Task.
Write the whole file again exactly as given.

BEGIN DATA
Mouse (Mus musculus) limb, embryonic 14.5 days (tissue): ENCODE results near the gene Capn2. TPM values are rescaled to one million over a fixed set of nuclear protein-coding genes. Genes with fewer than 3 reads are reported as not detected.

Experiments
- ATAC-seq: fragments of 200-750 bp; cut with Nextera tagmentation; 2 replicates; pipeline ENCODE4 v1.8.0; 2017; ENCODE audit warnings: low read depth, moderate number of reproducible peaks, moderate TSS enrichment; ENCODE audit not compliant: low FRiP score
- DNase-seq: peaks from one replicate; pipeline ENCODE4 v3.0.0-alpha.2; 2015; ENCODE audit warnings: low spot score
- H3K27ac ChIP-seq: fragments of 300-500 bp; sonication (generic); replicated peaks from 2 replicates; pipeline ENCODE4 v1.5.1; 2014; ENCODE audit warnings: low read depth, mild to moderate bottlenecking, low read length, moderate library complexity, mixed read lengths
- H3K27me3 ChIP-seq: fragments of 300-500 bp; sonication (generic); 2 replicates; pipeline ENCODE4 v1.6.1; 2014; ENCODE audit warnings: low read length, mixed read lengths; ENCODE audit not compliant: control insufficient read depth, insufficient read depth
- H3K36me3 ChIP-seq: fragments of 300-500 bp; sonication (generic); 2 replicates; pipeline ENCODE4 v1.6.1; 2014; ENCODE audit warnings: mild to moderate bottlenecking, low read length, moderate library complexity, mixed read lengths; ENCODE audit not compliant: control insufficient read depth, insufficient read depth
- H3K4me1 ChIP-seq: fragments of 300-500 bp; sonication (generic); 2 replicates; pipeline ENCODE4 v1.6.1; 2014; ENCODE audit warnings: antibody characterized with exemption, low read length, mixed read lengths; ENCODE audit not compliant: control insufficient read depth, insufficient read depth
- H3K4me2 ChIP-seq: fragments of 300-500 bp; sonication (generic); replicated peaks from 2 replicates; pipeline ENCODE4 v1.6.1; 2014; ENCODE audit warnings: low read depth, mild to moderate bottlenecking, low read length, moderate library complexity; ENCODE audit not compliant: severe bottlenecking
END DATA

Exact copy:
Mouse (Mus musculus) limb, embryonic 14.5 days (tissue): ENCODE results near the gene Capn2. TPM values are rescaled to one million over a fixed set of nuclear protein-coding genes. Genes with fewer than 3 reads are reported as not detected.

Experiments
- ATAC-seq: fragments of 200-750 bp; cut with Nextera tagmentation; 2 replicates; pipeline ENCODE4 v1.8.0; 2017; ENCODE audit warnings: low read depth, moderate number of reproducible peaks, moderate TSS enrichment; ENCODE audit not compliant: low FRiP score
- DNase-seq: peaks from one replicate; pipeline ENCODE4 v3.0.0-alpha.2; 2015; ENCODE audit warnings: low spot score
- H3K27ac ChIP-seq: fragments of 300-500 bp; sonication (generic); replicated peaks from 2 replicates; pipeline ENCODE4 v1.5.1; 2014; ENCODE audit warnings: low read depth, mild to moderate bottlenecking, low read length, moderate library complexity, mixed read lengths
- H3K27me3 ChIP-seq: fragments of 300-500 bp; sonication (generic); 2 replicates; pipeline ENCODE4 v1.6.1; 2014; ENCODE audit warnings: low read length, mixed read lengths; ENCODE audit not compliant: control insufficient read depth, insufficient read depth
- H3K36me3 ChIP-seq: fragments of 300-500 bp; sonication (generic); 2 replicates; pipeline ENCODE4 v1.6.1; 2014; ENCODE audit warnings: mild to moderate bottlenecking, low read length, moderate library complexity, mixed read lengths; ENCODE audit not compliant: control insufficient read depth, insufficient read depth
- H3K4me1 ChIP-seq: fragments of 300-500 bp; sonication (generic); 2 replicates; pipeline ENCODE4 v1.6.1; 2014; ENCODE audit warnings: antibody characterized with exemption, low read length, mixed read lengths; ENCODE audit not compliant: control insufficient read depth, insufficient read depth
- H3K4me2 ChIP-seq: fragments of 300-500 bp; sonication (generic); replicated peaks from 2 replicates; pipeline ENCODE4 v1.6.1; 2014; ENCODE audit warnings: low read depth, mild to moderate bottlenecking, low read length, moderate library complexity; ENCODE audit not compliant: severe bottlenecking